“I’m a real armchair adventurer,” Louise Osmond states prim and properly, with just the right amount of British gusto.

With an inclination towards the ocean and a passion for human life, Osmond directs Deep Water with a true affection for storytelling. Recapturing the recent past in the epic tale of Donald Crowhurst’s attempt at a one-man sail around the world, Osmond assures us that more than anything this is a story of human nature.

“When we dig our own holes, and then panic and keep digging,” she explains, the human response to maladies or challenges is to stick to our guns and continue in the direction we began. For most, this means day-to-day mistakes or petty arguments: to Crowhurst, this cost him his life.

While working on another project, ironically also about an ocean bound mishap, Osmond used her free time to strike up a life changing conversation with a colleague. The director of photography began to tell her the story of Donald Crowhurst, and each day her ears perked for more information.

As less attention was paid to the current project and wheels were set in motion for the future, Osmond fell deeper entranced with the man who, underqualified and overly determined, set upon a solitary journey that would exemplify the lengths human nature will allow us to go. Crowhurst’s mind is a mystery, built on a solid foundation of a family and steady job, but slowly challenged and manipulated as his unquenchable need for success proved the elasticity of rationale.

The film combines archival footage of the race with current interviews with the never-before-interviewed Crowhurst family, as well as a completely exclusive eight minutes of footage shot by Crowhurst himself aboard his ship. Pages of Crowhurst’s journal chronicling his spiral out of mental and physical control help to narrate the adjunct images into a cohesive emotional tale.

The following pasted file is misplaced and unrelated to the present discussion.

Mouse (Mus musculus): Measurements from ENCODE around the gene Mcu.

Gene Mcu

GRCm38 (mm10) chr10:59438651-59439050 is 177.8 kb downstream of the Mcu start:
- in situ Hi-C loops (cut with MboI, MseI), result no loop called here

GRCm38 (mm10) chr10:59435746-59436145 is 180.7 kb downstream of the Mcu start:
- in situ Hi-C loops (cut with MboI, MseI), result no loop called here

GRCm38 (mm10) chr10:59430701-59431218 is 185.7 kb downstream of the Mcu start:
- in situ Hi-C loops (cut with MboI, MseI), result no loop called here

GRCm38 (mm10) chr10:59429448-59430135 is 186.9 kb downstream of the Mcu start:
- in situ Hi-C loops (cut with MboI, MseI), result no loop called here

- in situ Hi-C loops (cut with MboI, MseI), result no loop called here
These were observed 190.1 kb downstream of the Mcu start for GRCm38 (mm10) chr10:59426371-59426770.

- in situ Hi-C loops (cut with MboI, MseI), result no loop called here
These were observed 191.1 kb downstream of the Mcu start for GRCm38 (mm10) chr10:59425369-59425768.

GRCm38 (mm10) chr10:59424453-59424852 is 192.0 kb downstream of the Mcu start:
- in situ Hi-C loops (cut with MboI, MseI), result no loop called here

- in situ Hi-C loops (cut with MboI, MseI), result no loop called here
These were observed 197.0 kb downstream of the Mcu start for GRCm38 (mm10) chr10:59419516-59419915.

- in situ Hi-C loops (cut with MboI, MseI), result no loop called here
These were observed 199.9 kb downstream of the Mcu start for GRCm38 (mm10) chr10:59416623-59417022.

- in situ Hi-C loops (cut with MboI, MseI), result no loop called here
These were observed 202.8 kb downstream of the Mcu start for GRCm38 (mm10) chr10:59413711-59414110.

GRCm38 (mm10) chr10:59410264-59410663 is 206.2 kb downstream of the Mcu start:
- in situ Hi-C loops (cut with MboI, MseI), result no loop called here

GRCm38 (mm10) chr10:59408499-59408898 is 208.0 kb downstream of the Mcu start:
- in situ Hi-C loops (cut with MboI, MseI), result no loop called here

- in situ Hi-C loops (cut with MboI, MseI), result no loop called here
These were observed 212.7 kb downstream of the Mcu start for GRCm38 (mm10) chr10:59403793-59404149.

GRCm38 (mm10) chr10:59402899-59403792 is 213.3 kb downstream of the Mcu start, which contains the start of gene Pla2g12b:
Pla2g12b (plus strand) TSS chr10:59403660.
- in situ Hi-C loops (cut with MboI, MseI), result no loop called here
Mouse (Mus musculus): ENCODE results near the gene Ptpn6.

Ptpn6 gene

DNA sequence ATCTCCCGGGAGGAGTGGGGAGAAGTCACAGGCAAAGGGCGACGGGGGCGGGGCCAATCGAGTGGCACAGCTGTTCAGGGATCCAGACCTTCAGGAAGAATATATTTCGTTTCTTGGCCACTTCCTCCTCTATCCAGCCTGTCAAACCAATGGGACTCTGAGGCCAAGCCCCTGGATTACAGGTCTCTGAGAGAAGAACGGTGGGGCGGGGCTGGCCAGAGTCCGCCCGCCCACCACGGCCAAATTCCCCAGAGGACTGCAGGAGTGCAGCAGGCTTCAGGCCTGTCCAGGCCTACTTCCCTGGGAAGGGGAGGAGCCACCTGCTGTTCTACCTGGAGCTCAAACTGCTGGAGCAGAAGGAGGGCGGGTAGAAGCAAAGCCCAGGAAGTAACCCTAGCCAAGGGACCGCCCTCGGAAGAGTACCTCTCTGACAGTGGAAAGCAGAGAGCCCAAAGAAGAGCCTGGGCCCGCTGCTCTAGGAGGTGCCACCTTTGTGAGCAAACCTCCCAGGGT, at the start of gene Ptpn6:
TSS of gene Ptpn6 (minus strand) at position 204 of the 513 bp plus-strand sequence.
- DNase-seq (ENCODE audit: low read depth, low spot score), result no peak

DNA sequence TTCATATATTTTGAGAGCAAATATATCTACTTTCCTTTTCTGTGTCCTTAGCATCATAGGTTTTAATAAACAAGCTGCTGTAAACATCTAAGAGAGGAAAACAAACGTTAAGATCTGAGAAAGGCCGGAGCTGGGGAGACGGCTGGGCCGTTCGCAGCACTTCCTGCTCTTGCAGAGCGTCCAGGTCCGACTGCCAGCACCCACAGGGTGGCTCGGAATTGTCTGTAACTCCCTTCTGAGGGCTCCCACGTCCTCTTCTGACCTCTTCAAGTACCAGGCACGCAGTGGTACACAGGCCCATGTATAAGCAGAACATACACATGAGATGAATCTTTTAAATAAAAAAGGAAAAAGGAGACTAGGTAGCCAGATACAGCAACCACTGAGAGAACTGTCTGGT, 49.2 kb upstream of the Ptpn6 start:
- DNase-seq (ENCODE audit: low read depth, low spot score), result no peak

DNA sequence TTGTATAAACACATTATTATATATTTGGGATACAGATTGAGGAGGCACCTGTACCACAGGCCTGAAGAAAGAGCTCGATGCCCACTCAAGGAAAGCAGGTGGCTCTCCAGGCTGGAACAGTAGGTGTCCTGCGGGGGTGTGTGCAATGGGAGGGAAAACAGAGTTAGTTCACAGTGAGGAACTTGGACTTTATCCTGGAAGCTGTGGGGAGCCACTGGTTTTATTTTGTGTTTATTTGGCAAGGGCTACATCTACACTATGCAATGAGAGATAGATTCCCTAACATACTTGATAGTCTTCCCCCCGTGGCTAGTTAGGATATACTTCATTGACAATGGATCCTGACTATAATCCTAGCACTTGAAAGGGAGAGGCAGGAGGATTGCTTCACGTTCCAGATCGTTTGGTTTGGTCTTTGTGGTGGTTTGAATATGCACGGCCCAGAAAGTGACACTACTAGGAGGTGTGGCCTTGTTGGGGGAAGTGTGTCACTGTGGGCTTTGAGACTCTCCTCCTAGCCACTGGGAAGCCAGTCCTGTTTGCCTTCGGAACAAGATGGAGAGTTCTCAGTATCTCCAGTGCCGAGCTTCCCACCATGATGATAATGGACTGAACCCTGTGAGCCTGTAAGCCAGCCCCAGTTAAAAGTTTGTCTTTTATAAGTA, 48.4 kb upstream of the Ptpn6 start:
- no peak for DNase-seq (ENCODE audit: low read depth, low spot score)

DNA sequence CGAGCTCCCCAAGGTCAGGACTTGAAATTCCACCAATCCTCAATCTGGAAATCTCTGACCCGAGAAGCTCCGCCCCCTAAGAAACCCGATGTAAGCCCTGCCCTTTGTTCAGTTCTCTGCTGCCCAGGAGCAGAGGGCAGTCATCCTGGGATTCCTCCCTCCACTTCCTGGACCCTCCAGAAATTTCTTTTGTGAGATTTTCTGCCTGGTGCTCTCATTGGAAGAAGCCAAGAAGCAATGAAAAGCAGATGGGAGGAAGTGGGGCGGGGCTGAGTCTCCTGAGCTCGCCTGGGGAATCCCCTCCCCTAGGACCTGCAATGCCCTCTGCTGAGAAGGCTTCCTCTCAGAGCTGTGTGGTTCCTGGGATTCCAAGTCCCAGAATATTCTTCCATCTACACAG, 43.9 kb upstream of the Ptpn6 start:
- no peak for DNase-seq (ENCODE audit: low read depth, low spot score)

Crowhurst’s wife and heirs have remained silent about their familial tragedy for decades, torn between emotions. Osmond described Crowhurst’s wife as “sometimes angry, sometimes heartbroken, exceptionally honest.”

From the voyage’s get-go, mishaps occurred and Mrs. Crowhurst sensed something was wrong. All her maternal instincts told her danger lied in the water for her husband, but she was not going to be the one to say no.

Osmond’s skill lies in her ability to pick up on relationship dynamics, coax out deep emotional universal truths and use them to fuel one individual’s story. This skill is finely honed and particular, as directing documentary film is an entirely different challenge than fiction narratives.

In the documentary, Osmond is working with a script, but one that relies heavily on footage already shot and a story that has already unfolded. With a responsibility to the Crowhurst story as well as one to entertain the audience, Osmond describes her job as putting together a jigsaw puzzle.

“It’s constantly shuffling pieces and talking all the time about it,” she says, it’s trying to put together a 1,000 piece puzzle with no picture of what the outcome should look like. Louise Osmond may speak with the confident eloquence of an accomplished filmmaker, but even she gets nervous in the presence of her subject matter.

“I remember sitting in my car outside the Crowhurst house, absolutely terrified, worried they’d watch the final cut of the film and hate me.”

Luckily for us all, it was quite the opposite. “Without wanting to put words in Clare Crowhurst’s mouth,” Osmond states, “I think she felt a real sense of hope.” Clare gave her blessing, Louise released the breath she had been holding for 92 minutes, and the film entered the documentary floodgates.

With an affinity towards 20th century history, Osmond assures she will reach land born subject matter soon. “I like to make stories for the younger crowd, nephews, cousins, etc,” she says.

Although Donald Crowhurst’s story might be dated 1968, his tumultuous inner battles with self acceptance, determination and constant struggle to grasp reality is one that remains constant throughout the years. He had a dream to sail the world all on his own. Ignoring warning signs and basic principles of logic, Crowhurst followed his heart blindly, but passionately – and it’s impossible to blame him for it.

Deep Water releases in select theaters Aug. 24.